Putting the book down on the coffee table, Connie stepped forward and kissed Diane full on the lips. It was a kiss that was neither too brief, nor too long. And it was a kiss that sent a delicious shudder up Diane’s back. She stepped back quickly, resisting the urge to follow up with a kiss of her own. “Let’s have a cold drink. Look at the book, I have written inside the cover”. In the kitchen, Diane was trembling, and she held on to the old stone sink lest she fall over. With her heart racing, and her head spinning, she had to stand and regain her composure before going back with the drinks.

Connie was sitting with the book on her lap, open at the blank page where Diane had written on it.

‘To my dearest Connie, a girl with the brightest of futures. Diane. XX’

Choosing to sit opposite the sofa on a ladderback chair, Diane knew she could not trust herself to sit next to the girl, close enough to feel the warmth of her body.

Once Connie had left, a wave of relief swept over her, and she poured herself a large glass of wine.

A Good Runner: Part Eight

This is the eighth part of a fiction serial, in 728 words.

Diane White had never had a boyfriend. It wasn’t that she didn’t attract men, if anything she attracted far too much attention from them. All of it unwanted. From her early teens, she was aware of being attracted to women, at a time when it wasn’t possible to be open and honest about such things. She once tried to talk to her mother about it, and that was dismissed with a smile. “Oh girls always have crushes, darling. You will grow out of those, trust me”.

But Diane didn’t grow out of them.

At university, she found a soul mate in Francesca, another fan of Emily Bronte’s Wuthering Heights, and anything written by Jane Austen. They spent hours discussing the characters and plots in great detail, and it wasn’t long before Diane was sure that her friend loved her as much as she loved the raven-haired bookworm. Then she returned from the first Christmas break full of news about losing her virginity to a boy she had long admired, and Diane was devastated. She was even more devastated when Francesca left university in the spring after confiding that she was pregnant, so was going to get married.

After that, Diane stopped bothering. She had heard of clubs where women who liked women went, but she was far too embarrassed to go to one of those. Instead, she dedicated herself to the brightest girls, as soon as she became a teacher. As well as being determined to be modern in her outlook and to encourage the same in others. Now she had met the brightest girl of all, the true gem that was Constance Reilly.

If she was allowed, she would change that girl’s life for the better.

That summer was warm, and Diane was busy with the older pupils who were taking crucial examinations. Although her job was far from arduous, the long summer holiday couldn’t come too soon for her. Not that she was heading off to some exotic foreign destination. Her plan was to tidy up the garden at the front of the cottage, then perhaps drive up to Howarth in Yorkshire, to immerse herself in Bronte country whilst staying at a small bed and breakfast for a few days.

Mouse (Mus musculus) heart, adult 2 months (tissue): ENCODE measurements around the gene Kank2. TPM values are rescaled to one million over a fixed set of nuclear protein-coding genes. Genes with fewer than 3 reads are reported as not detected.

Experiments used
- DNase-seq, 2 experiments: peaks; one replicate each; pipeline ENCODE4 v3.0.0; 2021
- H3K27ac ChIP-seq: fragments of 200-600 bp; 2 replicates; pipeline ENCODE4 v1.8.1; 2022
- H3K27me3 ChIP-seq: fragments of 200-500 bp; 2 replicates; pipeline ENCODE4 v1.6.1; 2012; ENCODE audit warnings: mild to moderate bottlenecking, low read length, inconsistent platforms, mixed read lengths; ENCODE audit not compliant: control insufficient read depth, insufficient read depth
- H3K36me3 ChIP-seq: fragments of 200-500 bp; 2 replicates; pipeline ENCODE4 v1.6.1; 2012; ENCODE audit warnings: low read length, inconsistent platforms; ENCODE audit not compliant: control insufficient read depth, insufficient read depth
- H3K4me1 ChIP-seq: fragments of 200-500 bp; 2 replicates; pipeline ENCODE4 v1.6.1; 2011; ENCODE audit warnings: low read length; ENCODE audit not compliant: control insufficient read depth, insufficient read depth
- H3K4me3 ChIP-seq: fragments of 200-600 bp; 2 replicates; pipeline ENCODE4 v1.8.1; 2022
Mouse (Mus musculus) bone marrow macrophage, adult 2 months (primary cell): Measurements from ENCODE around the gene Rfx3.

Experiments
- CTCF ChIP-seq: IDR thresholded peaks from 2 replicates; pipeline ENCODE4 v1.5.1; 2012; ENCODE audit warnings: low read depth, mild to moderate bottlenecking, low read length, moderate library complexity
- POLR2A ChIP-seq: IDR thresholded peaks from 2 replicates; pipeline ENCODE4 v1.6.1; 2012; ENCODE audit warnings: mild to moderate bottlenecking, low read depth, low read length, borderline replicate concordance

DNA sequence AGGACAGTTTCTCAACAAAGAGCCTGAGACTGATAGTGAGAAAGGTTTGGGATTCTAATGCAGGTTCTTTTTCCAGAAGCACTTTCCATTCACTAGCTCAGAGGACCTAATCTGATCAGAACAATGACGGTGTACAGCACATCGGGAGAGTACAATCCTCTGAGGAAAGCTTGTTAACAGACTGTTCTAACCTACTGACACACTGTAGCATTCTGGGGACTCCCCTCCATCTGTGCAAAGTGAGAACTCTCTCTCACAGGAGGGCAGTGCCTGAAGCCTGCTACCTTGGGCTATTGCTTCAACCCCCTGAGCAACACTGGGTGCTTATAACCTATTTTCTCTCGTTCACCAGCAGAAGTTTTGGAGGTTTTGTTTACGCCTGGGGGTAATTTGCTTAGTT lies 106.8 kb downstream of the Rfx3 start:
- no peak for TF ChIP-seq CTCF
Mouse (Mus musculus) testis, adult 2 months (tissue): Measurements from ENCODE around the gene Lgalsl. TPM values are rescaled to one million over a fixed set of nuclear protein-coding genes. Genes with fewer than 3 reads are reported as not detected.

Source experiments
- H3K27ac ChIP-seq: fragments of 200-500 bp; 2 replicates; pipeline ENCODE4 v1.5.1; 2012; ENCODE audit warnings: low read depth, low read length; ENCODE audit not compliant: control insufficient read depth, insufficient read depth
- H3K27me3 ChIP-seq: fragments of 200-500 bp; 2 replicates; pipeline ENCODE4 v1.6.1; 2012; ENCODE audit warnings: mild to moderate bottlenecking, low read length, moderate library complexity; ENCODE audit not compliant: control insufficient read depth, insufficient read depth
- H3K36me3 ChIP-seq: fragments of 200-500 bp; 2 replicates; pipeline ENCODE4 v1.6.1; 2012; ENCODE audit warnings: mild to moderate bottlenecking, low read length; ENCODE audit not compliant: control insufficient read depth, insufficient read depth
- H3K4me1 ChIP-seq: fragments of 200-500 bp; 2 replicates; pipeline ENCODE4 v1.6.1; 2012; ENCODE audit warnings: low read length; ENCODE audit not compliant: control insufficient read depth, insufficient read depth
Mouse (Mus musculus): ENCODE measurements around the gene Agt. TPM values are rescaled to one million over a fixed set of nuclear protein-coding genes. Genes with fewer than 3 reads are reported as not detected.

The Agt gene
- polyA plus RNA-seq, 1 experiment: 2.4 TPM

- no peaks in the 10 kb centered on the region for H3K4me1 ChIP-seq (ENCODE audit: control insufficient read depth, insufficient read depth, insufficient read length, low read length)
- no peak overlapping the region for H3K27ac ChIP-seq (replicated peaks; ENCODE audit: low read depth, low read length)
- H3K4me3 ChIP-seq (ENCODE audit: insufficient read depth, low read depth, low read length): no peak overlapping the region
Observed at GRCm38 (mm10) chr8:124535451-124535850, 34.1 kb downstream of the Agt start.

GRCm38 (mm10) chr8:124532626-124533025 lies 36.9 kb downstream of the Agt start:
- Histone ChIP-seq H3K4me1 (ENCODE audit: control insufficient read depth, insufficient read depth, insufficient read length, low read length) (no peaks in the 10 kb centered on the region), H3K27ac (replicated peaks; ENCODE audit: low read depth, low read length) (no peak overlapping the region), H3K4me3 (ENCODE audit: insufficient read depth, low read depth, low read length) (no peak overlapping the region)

On the second week of the holiday, she was using some clunky old shears to trim the privet hedge at the front when she heard a voice behind her. “So this is where you live, Miss”. She turned to see Connie, standing by an old bicycle. The copper hair was released from the usual long plait, and completly covered her shoulders. In a green summer dress she looked older than her fourteen years, and her gaze was mesmerising. For a moment, Diane wondered if the girl had followed her some time, to discover where she lived, then Connie spoke again.

“My mum has taken my brother and gone to visit my granny in Winchester. I didn’t want to go all that way on the trains, so stayed here. I got mum’s old bike out and pumped up the tyres, and I have been riding around the village and the area. I hadn’t really seen that much of it before”. The girl looked hot, so Diane did the decent thing and invited her in for a cold drink. As she prepared some lemon squash in a jug, Connie wandered around the snug living room, staring at the books and framed prints. “This painting is so lovely, Miss. I have never seen anything like it”.

She was looking at a large print of The Lady of Shallot, by Waterhouse. The young woman in the painting has long ginger hair, and both Connie and Diane could not fail to notce the uncanny resemblance to the teenager. Passing a glass of squash, Diane was excited to show the girl a book of paintings that included that one, and Connie sat attentively as each page was turned on her lap. “Oh Miss, they are wonderful. I have never seen anything so lovely”. Diane smiled. “Look, while you are here, and school is finished, why not call me Diane? Miss makes feel feel old and frumpy. But just here though, never in school”.

As another page was turned, Connie turned and stared at her teacher. “Diane is such a lovely name. Perfect for a lovely lady”.